This last Friday, 18th August, I attended the Bangalore Information Session of Stanford Graduate School of Business and let me tell you, I am truly in love with the school. Here are the details and my experiences of the school as I perceived it during the info session. The event was planned at the Zynga Game Network India Pvt. Ltd Auditorium, MG Road, Bangalore at 2.00 PM.
The session started with a presentation by Luke Pena from the Stanford GSB Admissions Office. The presentation revolved truly to the theme that Stanford GSB stands for i.e. Change Lives. Change Organizations. Change the World. Talking of Change, we were taken through a journey to Stanford GSB culture showing the way it will impact our lives. As per the presentation (and by the way I truly believe in what they said…) this change happens through Personal Transformation, Innovative Thinking and Global Understanding. Personal transformation happens by changing the way we think. At GSB you are pushed to ask a lot rather than know a lot. GSB pushes you for Innovative thinking. That is to say, don’t accept status quo, challenge everything. The Personal Leadership Development is very much integrated into the GSB curriculum. There are Leadership Labs in the first quarter of the first year where you are challenged to do various stuff including role plays. Then there is Executive challenge where each student plays a role of a senior executive and interacts with his peers in view of a business challenge. As it may seem, it provides for a huge learning opportunity for managing interpersonal relations in a business environment. Stanford GSB offers numerous opportunities of Global Understanding which I believe is very critical in today’s globalized world. To start with, the huge class diversity of GSB class itself offers great learning opportunities. Then there are case studies on global contexts, Global Study Trips, Global Management immersion and International Student Exchange programs.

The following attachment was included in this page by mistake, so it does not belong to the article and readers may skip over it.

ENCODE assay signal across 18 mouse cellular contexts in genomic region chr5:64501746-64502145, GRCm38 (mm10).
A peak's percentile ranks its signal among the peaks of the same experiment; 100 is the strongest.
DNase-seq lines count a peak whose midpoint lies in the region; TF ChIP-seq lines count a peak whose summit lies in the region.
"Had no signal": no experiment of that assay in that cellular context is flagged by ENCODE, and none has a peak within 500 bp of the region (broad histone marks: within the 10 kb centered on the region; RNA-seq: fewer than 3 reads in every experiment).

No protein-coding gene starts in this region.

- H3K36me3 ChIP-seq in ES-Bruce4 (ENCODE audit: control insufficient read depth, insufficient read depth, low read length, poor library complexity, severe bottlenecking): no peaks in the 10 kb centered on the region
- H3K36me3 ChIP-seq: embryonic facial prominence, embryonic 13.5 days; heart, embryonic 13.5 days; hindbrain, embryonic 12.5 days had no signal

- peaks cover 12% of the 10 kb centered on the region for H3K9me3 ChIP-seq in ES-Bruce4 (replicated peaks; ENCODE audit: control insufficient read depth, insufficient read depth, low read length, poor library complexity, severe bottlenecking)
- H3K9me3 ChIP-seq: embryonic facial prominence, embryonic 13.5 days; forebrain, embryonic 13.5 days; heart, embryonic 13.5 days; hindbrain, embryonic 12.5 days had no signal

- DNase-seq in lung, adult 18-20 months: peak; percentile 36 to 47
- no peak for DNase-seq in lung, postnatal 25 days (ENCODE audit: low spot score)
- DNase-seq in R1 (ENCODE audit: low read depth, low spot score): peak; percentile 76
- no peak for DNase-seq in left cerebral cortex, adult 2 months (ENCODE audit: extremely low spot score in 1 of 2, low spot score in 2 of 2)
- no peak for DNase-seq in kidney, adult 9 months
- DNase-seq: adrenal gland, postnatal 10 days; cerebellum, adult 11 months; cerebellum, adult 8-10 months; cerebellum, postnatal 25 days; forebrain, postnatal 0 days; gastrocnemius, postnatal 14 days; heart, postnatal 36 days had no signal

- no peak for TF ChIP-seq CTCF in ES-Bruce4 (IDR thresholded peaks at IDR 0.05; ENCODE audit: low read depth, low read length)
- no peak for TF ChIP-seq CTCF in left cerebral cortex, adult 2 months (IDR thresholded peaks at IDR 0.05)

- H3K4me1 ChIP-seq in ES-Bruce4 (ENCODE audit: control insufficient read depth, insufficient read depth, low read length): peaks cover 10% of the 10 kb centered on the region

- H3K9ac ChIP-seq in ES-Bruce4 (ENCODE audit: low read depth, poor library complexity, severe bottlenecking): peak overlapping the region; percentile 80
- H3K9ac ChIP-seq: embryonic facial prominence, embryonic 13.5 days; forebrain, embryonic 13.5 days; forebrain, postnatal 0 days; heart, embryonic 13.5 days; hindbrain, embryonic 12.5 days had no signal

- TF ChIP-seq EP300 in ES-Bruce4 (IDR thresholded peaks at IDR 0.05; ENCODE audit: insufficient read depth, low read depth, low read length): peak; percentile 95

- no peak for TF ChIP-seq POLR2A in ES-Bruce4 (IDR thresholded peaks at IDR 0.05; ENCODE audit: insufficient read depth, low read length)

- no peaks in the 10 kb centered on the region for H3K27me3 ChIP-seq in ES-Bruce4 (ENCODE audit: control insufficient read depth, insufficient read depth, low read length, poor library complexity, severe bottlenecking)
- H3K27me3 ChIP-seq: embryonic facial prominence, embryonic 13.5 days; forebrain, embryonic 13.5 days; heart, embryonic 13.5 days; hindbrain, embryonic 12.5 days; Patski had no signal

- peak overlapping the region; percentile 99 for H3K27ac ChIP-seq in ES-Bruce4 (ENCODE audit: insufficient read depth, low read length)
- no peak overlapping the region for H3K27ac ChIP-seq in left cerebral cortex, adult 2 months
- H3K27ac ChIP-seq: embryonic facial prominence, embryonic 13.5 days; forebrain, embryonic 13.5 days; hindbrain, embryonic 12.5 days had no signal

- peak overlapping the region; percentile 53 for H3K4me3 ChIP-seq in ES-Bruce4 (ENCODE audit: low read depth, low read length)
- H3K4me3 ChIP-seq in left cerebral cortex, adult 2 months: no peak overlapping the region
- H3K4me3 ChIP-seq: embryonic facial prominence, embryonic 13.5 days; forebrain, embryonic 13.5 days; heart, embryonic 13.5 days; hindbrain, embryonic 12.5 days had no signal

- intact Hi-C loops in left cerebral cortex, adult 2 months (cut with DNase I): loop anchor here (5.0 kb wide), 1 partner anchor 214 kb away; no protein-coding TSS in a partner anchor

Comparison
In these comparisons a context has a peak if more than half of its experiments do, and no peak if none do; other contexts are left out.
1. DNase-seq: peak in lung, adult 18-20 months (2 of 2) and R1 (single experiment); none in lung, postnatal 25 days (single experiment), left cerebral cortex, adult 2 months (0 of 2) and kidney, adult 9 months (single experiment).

Here are a few more of the Stanford GSB’s strengths that were discussed during the formal presentation of the info session and Q&A with alumni. GSB has an intake of roughly 400 students per year. This makes GSB a very tightly knit community. Stanford GSB has a policy of Non-disclosure of grades so there is no sense of competition among students. This also helps us to take challenging classes which we would not take otherwise. Non-disclosure of grades goes a long way in fostering collaborative culture among the student community at GSB. GSB also offers opportunities of Teaching Assistantships. The new Knight Management Center has been completed during March-2011 which is a state-of-the-art facility. During my and other prospective students’ interaction with the alumni, it was evident that Stanford GSB was truly a great place to be. Stanford GSB’s strong strength was also highlighted in the area of Social enterprise. Stanford GSB also offers Social Innovation Fellowship. The facilities, faculty and resources at GSB are too good. There were some nice stories from the alumni about their personal experiences at GSB and believe me, they were really great. According to them, Stanford GS was all about exploring connections, experience and being connected to ground realities. Some prospective students asked about pursuing Entrepreneurship while at GSB. The alumni told that the best thing to do would be to go to GSB with an idea and then pursue it rather that first going there and starting exploring options.